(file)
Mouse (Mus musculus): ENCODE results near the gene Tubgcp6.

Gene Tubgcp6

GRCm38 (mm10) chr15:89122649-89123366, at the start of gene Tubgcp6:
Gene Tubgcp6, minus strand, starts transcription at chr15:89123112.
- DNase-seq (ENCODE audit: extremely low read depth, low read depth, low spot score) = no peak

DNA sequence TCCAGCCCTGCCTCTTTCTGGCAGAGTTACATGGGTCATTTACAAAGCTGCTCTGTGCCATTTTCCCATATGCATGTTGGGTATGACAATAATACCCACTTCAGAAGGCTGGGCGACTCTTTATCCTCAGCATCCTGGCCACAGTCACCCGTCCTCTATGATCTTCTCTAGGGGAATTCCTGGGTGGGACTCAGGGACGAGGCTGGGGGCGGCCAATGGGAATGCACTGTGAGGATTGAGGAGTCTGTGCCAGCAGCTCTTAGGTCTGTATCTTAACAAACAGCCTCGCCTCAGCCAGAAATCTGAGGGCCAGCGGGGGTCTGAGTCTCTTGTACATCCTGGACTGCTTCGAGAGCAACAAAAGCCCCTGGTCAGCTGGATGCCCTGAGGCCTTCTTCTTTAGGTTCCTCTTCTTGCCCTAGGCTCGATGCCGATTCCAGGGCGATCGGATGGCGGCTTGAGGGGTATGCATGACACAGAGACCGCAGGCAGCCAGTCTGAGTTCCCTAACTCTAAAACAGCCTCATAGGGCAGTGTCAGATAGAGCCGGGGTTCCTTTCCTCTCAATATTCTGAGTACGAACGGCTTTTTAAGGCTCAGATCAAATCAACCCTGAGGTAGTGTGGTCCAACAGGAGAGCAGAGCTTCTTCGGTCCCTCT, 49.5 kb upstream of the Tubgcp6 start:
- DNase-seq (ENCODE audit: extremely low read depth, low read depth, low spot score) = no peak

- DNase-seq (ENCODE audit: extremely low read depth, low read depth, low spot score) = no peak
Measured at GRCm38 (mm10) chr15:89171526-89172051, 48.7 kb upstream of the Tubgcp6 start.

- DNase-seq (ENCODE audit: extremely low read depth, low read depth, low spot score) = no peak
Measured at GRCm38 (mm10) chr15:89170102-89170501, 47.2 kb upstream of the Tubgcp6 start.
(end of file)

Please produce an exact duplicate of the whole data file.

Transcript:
Mouse (Mus musculus): ENCODE results near the gene Tubgcp6.

Gene Tubgcp6

GRCm38 (mm10) chr15:89122649-89123366, at the start of gene Tubgcp6:
Gene Tubgcp6, minus strand, starts transcription at chr15:89123112.
- DNase-seq (ENCODE audit: extremely low read depth, low read depth, low spot score) = no peak

DNA sequence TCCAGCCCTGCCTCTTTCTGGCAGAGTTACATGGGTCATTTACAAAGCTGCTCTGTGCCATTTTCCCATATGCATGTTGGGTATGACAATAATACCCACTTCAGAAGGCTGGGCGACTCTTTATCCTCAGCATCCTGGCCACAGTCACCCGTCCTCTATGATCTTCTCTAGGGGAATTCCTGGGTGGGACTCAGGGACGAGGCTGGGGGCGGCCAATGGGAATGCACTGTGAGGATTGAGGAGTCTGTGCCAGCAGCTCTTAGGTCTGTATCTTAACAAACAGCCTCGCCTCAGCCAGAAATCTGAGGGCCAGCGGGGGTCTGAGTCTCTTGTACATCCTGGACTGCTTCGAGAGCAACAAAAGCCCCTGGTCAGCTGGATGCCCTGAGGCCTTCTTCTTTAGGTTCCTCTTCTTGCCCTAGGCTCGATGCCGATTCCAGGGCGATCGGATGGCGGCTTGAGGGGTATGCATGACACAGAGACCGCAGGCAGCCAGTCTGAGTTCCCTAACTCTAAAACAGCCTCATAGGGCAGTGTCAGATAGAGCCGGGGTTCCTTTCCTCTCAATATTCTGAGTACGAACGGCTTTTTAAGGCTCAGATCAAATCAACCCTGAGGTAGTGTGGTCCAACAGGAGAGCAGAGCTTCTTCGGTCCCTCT, 49.5 kb upstream of the Tubgcp6 start:
- DNase-seq (ENCODE audit: extremely low read depth, low read depth, low spot score) = no peak

- DNase-seq (ENCODE audit: extremely low read depth, low read depth, low spot score) = no peak
Measured at GRCm38 (mm10) chr15:89171526-89172051, 48.7 kb upstream of the Tubgcp6 start.

- DNase-seq (ENCODE audit: extremely low read depth, low read depth, low spot score) = no peak
Measured at GRCm38 (mm10) chr15:89170102-89170501, 47.2 kb upstream of the Tubgcp6 start.